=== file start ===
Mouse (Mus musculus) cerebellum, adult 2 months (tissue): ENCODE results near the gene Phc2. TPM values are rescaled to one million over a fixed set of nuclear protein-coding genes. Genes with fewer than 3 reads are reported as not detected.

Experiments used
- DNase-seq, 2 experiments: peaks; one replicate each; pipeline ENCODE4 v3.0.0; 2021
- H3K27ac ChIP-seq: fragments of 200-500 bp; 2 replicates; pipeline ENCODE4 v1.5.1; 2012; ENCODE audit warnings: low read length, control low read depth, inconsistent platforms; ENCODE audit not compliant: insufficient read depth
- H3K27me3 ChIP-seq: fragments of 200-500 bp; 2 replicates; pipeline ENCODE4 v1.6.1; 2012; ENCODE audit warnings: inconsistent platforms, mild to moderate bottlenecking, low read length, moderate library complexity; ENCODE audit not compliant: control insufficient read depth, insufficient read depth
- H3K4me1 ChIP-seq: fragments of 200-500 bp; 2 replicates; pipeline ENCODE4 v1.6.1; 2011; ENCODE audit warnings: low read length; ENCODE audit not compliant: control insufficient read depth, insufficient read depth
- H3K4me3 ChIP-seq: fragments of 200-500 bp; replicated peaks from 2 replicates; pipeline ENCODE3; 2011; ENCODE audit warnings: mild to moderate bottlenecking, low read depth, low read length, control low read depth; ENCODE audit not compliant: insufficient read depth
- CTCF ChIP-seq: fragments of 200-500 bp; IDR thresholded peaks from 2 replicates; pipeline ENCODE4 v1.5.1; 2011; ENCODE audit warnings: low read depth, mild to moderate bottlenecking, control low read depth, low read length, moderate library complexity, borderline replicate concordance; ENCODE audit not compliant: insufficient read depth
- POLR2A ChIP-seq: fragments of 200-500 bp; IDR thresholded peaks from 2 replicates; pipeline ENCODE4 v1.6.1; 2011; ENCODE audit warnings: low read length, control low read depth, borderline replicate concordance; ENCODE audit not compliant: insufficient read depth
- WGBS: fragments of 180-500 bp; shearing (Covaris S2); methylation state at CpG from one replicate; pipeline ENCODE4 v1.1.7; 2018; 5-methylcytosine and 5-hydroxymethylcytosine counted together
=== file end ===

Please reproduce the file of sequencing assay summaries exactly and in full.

Mouse (Mus musculus) cerebellum, adult 2 months (tissue): ENCODE results near the gene Phc2. TPM values are rescaled to one million over a fixed set of nuclear protein-coding genes. Genes with fewer than 3 reads are reported as not detected.

Experiments used
- DNase-seq, 2 experiments: peaks; one replicate each; pipeline ENCODE4 v3.0.0; 2021
- H3K27ac ChIP-seq: fragments of 200-500 bp; 2 replicates; pipeline ENCODE4 v1.5.1; 2012; ENCODE audit warnings: low read length, control low read depth, inconsistent platforms; ENCODE audit not compliant: insufficient read depth
- H3K27me3 ChIP-seq: fragments of 200-500 bp; 2 replicates; pipeline ENCODE4 v1.6.1; 2012; ENCODE audit warnings: inconsistent platforms, mild to moderate bottlenecking, low read length, moderate library complexity; ENCODE audit not compliant: control insufficient read depth, insufficient read depth
- H3K4me1 ChIP-seq: fragments of 200-500 bp; 2 replicates; pipeline ENCODE4 v1.6.1; 2011; ENCODE audit warnings: low read length; ENCODE audit not compliant: control insufficient read depth, insufficient read depth
- H3K4me3 ChIP-seq: fragments of 200-500 bp; replicated peaks from 2 replicates; pipeline ENCODE3; 2011; ENCODE audit warnings: mild to moderate bottlenecking, low read depth, low read length, control low read depth; ENCODE audit not compliant: insufficient read depth
- CTCF ChIP-seq: fragments of 200-500 bp; IDR thresholded peaks from 2 replicates; pipeline ENCODE4 v1.5.1; 2011; ENCODE audit warnings: low read depth, mild to moderate bottlenecking, control low read depth, low read length, moderate library complexity, borderline replicate concordance; ENCODE audit not compliant: insufficient read depth
- POLR2A ChIP-seq: fragments of 200-500 bp; IDR thresholded peaks from 2 replicates; pipeline ENCODE4 v1.6.1; 2011; ENCODE audit warnings: low read length, control low read depth, borderline replicate concordance; ENCODE audit not compliant: insufficient read depth
- WGBS: fragments of 180-500 bp; shearing (Covaris S2); methylation state at CpG from one replicate; pipeline ENCODE4 v1.1.7; 2018; 5-methylcytosine and 5-hydroxymethylcytosine counted together